What You'll Need:
2 yellow chenille stems, 6mm each
1 brown chenille stem, 6mm
2 red poms, 1 inch each
1 red bump chenille stem
1 orange bump chenille stem
2 wiggle eyes, 5mm each
3 red craft feathers
How to make the sitting pretty parrot craft:
To make the swing:
Step 1: Bend a yellow chenille stem in half. Twist the center to make a small circle.
Step 2: Cut a 3-inch piece from the brown chenille stem. Twist the ends of the yellow chenille stem from Step 1 around each end of this piece. Bend both sides of the yellow chenille stem so they curve slightly.
Step 3: Cut the remaining yellow chenille stem into six 2-inch pieces. Thread one piece through the small circle at the top of the swing; twist the ends together to form a circle.
To make the parrot:
Step 1: Glue the two red poms together.
Step 2: Cut two bumps from the red chenille stem. Bend each bump to form a teardrop; pinch the ends together. Glue these wings between the two red poms, directly across from each other.
Step 3: Cut a 3/4-inch piece from the orange bump stem, then trim off and discard most of the thin end. Glue the thick end to the center of the top pom so it sticks out, creating a beak. Let dry, then slightly bend the end of the beak down.
Step 4: Glue the wiggle eyes above the beak.
Step 5: Cut two 1-inch pieces from the thin part of the orange bump stem. Glue them to the bottom of the lower pom. Let dry.
To attach the parrot to the swing:
Step 1: Place the swing on your work area. Place the parrot in the center of the swing, making sure the legs cross over the brown perch of the swing and the red pom body touches the perch.
Step 2: Bend the legs so they wrap around the perch and poke back into the red pom. Glue the ends to the red pom and the perch. Let dry. If the parrot doesn't sit straight in the perch, add a bit more glue where the red pom meets the brown stem.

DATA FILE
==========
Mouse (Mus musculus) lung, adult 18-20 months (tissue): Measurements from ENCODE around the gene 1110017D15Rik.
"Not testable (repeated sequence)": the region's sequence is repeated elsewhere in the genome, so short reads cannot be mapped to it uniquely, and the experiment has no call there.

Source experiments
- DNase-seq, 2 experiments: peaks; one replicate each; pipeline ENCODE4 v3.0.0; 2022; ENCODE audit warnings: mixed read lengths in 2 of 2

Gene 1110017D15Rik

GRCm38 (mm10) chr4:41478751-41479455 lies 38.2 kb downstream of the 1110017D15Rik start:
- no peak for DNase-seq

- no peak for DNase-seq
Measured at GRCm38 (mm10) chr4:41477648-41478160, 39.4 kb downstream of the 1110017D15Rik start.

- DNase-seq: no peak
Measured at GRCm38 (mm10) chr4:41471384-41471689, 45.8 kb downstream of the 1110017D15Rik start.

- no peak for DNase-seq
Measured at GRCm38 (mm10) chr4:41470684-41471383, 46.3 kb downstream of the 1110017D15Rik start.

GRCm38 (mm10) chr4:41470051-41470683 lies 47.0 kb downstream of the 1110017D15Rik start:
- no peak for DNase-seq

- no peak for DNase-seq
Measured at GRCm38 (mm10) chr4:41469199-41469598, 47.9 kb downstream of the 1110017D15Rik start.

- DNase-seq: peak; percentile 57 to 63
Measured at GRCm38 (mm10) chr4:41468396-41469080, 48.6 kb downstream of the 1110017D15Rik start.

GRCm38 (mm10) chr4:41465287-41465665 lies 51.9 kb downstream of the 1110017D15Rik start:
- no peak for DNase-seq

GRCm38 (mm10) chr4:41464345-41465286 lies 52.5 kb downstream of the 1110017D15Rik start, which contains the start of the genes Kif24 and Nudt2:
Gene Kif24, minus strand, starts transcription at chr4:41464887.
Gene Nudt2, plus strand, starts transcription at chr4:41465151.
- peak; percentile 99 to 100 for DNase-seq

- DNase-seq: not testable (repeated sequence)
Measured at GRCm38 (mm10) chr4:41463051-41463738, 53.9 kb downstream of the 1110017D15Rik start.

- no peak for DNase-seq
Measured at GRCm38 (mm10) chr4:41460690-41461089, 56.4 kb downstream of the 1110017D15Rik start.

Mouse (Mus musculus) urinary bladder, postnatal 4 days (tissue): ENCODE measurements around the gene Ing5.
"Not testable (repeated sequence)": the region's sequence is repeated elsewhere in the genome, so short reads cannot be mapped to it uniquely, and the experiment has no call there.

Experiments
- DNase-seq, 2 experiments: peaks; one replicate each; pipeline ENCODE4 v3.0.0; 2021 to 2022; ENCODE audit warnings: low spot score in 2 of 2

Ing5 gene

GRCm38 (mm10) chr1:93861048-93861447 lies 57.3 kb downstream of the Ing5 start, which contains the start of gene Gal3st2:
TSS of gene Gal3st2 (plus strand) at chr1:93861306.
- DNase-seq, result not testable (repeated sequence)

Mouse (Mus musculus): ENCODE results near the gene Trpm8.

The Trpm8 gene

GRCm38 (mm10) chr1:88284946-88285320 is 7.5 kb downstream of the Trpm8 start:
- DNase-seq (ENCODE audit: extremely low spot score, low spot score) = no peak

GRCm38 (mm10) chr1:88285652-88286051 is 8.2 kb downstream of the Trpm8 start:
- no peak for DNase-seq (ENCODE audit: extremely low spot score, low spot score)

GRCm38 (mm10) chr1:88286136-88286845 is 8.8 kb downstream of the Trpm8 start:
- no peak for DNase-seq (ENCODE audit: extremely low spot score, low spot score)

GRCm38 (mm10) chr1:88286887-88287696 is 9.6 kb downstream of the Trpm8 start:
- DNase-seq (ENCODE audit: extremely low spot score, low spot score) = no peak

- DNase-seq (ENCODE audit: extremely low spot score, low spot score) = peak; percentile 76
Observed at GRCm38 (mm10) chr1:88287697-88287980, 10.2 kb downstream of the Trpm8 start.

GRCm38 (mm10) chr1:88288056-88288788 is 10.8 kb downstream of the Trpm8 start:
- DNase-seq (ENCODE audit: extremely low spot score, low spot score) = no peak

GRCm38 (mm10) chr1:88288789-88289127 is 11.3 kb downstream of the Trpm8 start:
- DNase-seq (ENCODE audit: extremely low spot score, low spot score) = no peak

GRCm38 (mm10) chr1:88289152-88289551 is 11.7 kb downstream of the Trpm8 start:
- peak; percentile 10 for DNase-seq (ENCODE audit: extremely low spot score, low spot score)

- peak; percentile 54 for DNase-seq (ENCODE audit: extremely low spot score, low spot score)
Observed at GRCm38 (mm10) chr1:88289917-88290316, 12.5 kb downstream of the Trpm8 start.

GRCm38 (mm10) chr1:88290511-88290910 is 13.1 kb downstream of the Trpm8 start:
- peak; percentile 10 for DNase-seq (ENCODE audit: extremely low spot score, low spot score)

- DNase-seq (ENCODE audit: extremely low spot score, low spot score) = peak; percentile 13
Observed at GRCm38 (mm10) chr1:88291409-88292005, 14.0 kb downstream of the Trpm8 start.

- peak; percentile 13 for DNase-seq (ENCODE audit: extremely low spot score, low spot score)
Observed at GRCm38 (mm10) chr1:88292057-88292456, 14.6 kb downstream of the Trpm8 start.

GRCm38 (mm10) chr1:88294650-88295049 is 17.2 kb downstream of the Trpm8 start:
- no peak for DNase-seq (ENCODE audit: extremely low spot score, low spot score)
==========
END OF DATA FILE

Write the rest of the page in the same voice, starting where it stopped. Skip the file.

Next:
Step 3: Glue the craft feathers to the bottom of the pom behind the orange chenille stems.
Step 4: Stick the suction cup's hook through the top link of the yellow chain, and hang the parrot up to swing.
Your sitting pretty parrot craft is finished. Place it near a window and watch it cheer up your room.
Help the birds in your neighborhood quench their thirst by completing the thirsty birds craft.
In hot weather, the usual sources of water may evaporate or run dry. In cold weather, these same water sources may freeze. Help birds by putting water out for them.
What You'll Need
Plastic milk jug
How to make the thirsty birds craft:
Start with a plastic milk jug with the top cut off. Put tape around the rim to cover the sharp edge. Make sure the container is shallow enough that small birds can drink out of it.
In summer, refill containers often to offset evaporation. In winter, go out every morning. If ice has formed in the container, break it up and add more water if needed.
Remember: Water in small, shallow containers will freeze more quickly than water in large, deep containers. If water is scarce, your "drinking fountains" will attract many other animals in addition to birds. At dawn and dusk, stand back at a safe distance and watch them.